Insights November 2023
Insights November 2023
- Australian wool prices continue to trend well below average, but prices have seen some stability over the past month.
- Wool producers are prepared to meet the market and sell at the below average prices as supply is expected to be deplete over the coming months.
- Demand for Australian wool is unlikely to pick up over the coming months due to challenging economic conditions.
The Australian wool market saw varied movement over the past month. The Eastern Market Indicator (EMI) softened nine cents to sit at 1,129 c/kg. Notable increases were made early, though gains were given up as the month progressed. The EMI was relatively steady during the first week of October, sitting at 1,138 c/kg, before losing 10 cents the following week. The next fortnight again saw stability enter the market. The EMI is now resting at 1,139 c/kg for two consecutive weeks before losing 10 cents during the first week of November. Month-on-month this reflects a 0.8 per cent decline. Whilst there was stability for the EMI over the month, producers are still hoping for some underlying strength to return to the market. The EMI remains 10.5 per cent lower than this time last year. Wool prices have struggled this year as consumer demand wanes due to challenging economic conditions. The high supply of wool has also placed downwards pressure on the market. Prices have found some support from the weakening AUD, which has fallen 8.4 per cent since the start of the year.
In the South, micron price guides for fine wool have seen stability, with slight increases recorded. The 17 and 18-micron wools had price rise of four and three cents respectively for the month. 17-micron wools finished the month at 1,702c/kg with the 18-micron closing at 1,520c/kg. Comparing to the same period last year 17-micron wools are now sitting 20 per cent lower year on year, whilst 18-microns have dropped 19 per cent from the same period last year. The best price increase for the month was for 18.5-microns which finished 13 cents higher, to finish at 1,442 c/kg, a 0.9 per cent rise for the month. Broad wool in the South did not follow this trend will all microns finishing the month softer. 20-micron wools dropped 1.6 per cent, finishing at 1,298c/kg while the 28-micron declined 7.2 per cent, to 373c/kg. The Southern Regional Indicator lost twelve cents over the month, finishing 1.1 per cent lower month-on-month and 8.2 percent below where it was at the same time last year.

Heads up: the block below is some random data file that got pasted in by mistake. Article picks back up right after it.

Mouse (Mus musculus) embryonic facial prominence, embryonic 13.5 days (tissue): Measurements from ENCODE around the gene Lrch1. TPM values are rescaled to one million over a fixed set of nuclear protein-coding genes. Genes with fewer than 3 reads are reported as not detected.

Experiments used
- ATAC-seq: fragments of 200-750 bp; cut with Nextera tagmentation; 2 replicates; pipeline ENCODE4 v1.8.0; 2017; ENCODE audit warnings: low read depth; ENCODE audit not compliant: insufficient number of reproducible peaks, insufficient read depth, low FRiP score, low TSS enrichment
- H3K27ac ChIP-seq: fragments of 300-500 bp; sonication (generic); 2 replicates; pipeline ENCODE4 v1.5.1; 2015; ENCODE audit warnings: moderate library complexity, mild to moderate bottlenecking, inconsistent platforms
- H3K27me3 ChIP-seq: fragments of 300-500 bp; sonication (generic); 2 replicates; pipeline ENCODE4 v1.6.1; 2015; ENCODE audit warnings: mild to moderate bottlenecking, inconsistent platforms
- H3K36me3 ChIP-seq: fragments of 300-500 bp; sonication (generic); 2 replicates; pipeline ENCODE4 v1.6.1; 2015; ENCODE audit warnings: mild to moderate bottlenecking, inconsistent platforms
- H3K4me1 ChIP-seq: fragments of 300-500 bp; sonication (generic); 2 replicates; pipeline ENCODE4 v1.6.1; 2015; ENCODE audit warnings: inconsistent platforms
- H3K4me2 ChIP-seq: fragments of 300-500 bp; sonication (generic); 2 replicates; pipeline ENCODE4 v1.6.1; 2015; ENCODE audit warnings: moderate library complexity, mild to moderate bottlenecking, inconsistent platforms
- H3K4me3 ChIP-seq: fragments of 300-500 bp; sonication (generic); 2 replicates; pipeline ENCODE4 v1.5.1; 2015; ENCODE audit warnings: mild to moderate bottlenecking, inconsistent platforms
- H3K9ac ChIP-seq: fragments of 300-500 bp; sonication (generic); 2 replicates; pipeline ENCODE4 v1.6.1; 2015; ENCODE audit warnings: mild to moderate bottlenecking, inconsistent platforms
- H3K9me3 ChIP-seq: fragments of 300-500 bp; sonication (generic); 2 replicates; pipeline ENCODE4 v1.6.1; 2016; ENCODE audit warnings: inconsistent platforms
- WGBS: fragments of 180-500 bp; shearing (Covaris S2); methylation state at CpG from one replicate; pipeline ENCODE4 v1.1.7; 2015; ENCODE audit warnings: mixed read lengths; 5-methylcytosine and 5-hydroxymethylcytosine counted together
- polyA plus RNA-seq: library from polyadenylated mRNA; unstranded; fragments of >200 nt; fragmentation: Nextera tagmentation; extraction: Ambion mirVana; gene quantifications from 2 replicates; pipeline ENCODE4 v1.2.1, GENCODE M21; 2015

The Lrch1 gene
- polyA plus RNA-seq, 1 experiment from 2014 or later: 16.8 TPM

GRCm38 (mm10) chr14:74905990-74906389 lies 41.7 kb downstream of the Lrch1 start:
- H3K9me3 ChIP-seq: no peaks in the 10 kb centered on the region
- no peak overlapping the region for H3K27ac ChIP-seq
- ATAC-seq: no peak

October saw 193,514 bales offered nationally, with an average pass in rate of seven per cent across the month. The average pass in rate reduced three per cent month-on-month, indicating buyers are prepared to meet the market and sell. The highest pass in rate for the week ending November 6th was recorded in the South where 10 per cent of offered wool was not sold. North and West selling centres had a lower pass in rate for the same period of eight per cent across both locations. Fine wool supply is soon expected to be exhausted for another season. Producers would obviously prefer higher prices but are now opting to meet the market and sell, rather than hold onto stock. This is likely because of producers cashflow requirements stemming from lower commodity prices and seasonal conditions.
Sources: Australian Wool Exchange
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